Finding IP Value

Think Like a Champion to Get Your Ideas Noticed

By: Stephen C. Hall

When Rafael Nadal accepts the championship trophy at the end of a grueling tennis tournament, he holds it high.  Shouldn’t we be more like Nadal when it comes to our accomplishments?  Thinking like a champion and performing like one will bring attention to your great ideas.  

THE CONTEXT

First, it’s important to appreciate the hard work that was required to develop your idea.  Before he can lift up the trophy, Nadal has put in untold hours of practice, and understandably he is proud of the product he puts on the court.  As innovators, the same kind of dedication and hard work is required to bring our best ideas to the market.  Why not showcase the breakthrough enthusiastically?

The difference, of course, is that tennis fans already understand what happened on the court and what Nadal accomplished, since tournaments are won all the time.  But innovators whose great ideas reach the market have a challenge that Nadal doesn’t face:  they must show why their innovations are special, advantageous and beat any alternatives.  This can be hard to do because an innovation may be unique and one of a kind.  Deciding what to compare it to might not be readily apparent.

Second, in the world of innovation, it’s important to appreciate that a champion is more than one who holds a trophy.  A champion is also a proponent who fights for something; the one who promotes an idea and talks it up to attract positive attention.  It’s an important rule of innovation:  if you don’t champion it, no one else will.

WHY IT MATTERS

To ‘lift it up’ like a champion, one must also pick the right point of entry to ‘frame’ or describe the innovation to, perhaps, a potential partner.

In most cases, the right point of entry comes down to two options. Present the problem to be solved, such as “poor lighting will prevent you from taking a good picture.”  Introducing it this way gives you a point of entry that frames the dialogue about the solution, which could be a flash or aperture control.

Or you can go straight to a discussion about the solution because the problem is inherent. “How great would it be to have a dashboard light when tire pressure is low” is a solution-focused frame.  This approach goes to the heart of the solution where the problem and solution are packaged together.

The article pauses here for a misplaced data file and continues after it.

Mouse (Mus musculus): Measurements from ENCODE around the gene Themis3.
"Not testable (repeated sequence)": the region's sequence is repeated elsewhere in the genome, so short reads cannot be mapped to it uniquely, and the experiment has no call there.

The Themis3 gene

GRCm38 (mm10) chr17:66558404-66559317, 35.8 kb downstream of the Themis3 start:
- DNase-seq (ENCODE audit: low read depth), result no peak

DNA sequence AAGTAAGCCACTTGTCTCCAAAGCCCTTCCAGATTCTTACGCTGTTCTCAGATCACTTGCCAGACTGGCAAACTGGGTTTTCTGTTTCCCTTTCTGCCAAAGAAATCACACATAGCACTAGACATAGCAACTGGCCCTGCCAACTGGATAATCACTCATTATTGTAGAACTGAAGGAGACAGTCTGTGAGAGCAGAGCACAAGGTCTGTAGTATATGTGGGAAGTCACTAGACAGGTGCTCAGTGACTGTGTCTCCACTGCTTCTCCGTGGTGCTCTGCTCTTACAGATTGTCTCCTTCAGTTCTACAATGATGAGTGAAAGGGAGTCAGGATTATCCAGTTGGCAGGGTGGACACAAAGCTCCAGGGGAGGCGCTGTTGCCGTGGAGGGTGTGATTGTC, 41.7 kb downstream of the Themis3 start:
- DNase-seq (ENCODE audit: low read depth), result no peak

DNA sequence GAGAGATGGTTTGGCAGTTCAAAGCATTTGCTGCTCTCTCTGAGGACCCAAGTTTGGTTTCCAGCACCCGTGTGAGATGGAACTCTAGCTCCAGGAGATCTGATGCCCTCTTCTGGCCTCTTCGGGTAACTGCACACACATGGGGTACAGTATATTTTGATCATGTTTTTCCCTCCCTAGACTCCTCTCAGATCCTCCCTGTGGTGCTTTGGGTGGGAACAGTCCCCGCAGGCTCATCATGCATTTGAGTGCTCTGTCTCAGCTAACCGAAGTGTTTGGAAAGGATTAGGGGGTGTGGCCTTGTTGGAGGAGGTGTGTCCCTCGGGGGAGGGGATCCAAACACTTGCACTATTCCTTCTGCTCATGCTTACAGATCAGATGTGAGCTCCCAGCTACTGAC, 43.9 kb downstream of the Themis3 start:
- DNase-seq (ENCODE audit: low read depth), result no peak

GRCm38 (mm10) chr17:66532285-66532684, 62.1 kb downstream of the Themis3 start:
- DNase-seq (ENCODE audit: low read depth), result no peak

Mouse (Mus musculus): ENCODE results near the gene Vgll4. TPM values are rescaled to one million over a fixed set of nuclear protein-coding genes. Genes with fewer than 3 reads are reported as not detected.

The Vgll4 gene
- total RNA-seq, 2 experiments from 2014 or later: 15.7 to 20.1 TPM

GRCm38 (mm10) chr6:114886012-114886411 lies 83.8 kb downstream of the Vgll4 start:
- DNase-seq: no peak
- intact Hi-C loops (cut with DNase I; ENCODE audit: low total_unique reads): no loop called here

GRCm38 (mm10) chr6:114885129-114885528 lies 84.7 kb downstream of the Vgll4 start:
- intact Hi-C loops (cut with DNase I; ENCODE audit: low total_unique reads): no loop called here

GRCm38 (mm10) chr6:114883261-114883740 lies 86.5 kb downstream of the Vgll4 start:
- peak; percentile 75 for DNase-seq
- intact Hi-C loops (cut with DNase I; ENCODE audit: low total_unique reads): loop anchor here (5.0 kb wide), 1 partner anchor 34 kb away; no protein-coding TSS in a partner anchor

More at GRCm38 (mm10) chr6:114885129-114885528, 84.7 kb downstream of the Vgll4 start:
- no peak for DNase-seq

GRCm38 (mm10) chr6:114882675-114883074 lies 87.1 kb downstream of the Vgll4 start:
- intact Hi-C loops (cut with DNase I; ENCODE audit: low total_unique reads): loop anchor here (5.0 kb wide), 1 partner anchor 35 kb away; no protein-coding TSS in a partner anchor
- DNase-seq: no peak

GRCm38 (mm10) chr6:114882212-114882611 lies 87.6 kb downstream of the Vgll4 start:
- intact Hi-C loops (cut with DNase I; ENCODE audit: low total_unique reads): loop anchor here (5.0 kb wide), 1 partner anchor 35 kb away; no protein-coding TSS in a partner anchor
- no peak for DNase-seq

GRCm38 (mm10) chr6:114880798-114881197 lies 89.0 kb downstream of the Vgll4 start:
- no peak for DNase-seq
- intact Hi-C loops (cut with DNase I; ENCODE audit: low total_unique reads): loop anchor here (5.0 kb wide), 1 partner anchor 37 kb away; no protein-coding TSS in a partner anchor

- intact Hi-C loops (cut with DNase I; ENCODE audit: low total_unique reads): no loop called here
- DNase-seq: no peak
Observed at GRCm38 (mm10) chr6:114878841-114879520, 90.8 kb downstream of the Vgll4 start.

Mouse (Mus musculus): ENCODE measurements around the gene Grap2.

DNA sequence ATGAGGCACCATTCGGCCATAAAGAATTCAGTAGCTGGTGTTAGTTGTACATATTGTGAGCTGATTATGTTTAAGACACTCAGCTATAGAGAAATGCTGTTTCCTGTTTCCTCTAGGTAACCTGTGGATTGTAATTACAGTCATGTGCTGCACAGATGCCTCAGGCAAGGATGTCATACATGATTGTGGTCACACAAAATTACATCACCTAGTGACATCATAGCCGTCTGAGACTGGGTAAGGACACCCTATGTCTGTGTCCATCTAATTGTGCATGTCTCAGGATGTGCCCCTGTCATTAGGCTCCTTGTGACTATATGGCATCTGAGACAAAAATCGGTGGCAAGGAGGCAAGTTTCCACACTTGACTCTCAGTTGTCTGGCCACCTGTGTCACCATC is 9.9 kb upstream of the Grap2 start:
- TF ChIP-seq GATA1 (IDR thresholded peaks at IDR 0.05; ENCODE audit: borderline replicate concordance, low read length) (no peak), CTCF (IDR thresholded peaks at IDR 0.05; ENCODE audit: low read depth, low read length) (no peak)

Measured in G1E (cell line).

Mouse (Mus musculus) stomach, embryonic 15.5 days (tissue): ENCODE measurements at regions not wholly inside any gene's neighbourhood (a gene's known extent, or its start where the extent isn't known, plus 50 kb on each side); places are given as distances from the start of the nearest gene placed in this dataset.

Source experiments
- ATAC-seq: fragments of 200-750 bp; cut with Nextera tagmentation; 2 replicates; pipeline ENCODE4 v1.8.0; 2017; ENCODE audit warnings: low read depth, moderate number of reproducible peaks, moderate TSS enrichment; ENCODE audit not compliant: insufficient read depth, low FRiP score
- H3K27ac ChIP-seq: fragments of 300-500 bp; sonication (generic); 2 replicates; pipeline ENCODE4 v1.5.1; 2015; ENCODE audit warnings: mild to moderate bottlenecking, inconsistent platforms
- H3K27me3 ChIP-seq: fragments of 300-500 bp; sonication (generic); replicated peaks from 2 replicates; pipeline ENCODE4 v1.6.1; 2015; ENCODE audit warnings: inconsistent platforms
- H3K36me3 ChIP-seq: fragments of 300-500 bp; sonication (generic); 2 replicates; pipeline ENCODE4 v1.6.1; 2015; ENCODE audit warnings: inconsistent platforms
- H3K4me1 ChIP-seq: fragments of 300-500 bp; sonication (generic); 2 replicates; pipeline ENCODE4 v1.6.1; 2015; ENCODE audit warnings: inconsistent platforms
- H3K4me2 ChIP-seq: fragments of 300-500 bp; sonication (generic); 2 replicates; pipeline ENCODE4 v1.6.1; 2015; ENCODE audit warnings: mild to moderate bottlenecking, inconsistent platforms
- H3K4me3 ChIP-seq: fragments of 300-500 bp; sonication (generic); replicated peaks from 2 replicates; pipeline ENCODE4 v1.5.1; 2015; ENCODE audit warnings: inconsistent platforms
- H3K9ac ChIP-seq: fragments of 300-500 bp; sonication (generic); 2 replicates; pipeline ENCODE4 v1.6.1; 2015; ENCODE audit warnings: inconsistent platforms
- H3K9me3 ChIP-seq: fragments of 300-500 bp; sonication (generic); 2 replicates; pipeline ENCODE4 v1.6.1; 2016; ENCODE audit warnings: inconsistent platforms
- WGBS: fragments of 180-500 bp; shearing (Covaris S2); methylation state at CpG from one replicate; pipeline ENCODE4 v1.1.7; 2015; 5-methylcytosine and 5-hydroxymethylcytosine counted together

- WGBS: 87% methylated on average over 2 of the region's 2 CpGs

The best time to create the frame, or point of entry, is out of the gate.  People pay attention to a well-framed topic because you capture their attention from the start.  Without framing, you risk that your audience will be distracted or that your message could be derailed.

WHAT ABOUT YOU?

What did you create?  Do people readily understand what the problem is that spurred your innovation?  Is it better to enter dialogue with a quick reminder of the problem?  Or will the listener add that part of the equation intuitively as soon as he hears the solution?  Planning how to frame an idea is time well spent. Thinking like a champion also includes taking the time to try different framing approaches, and then practicing each by saying them out loud. 

It’s also important to remember that innovators face the challenge of familiarity.  By that I mean that deep knowledge of an idea or innovation can inadvertently lead us to start discussions downstream from where your audience needs to start.  Effective framing is the solution.

WHAT ELSE IS THERE

Developing a brilliant idea is only the first step of innovation, in the same way that identifying a good frame is the first step to drive an idea forward.  Beyond this, innovators also must plan how they will communicate and must execute.  Later posts will address these points.  For now, please consider that a good frame around your idea is akin to laying the solid foundation you need to support all your efforts that lie ahead.

Stephen C. Hall
Stephen Hall is a registered patent attorney, and he serves as leader of the Firm’s Intellectual Property Protection & Litigation Service Team.  His practice addresses both patent filing/prosecution before the United States Patent and Trademark Office as well as patent litigation in the federal courts.  A former research chemist, Steve has obtained patents for clients in a broad range of technical fields, including:  alternative energy, catalysts, chemical detection, electrical transmission line safety, electro-mechanical devices, ergonomic... Read More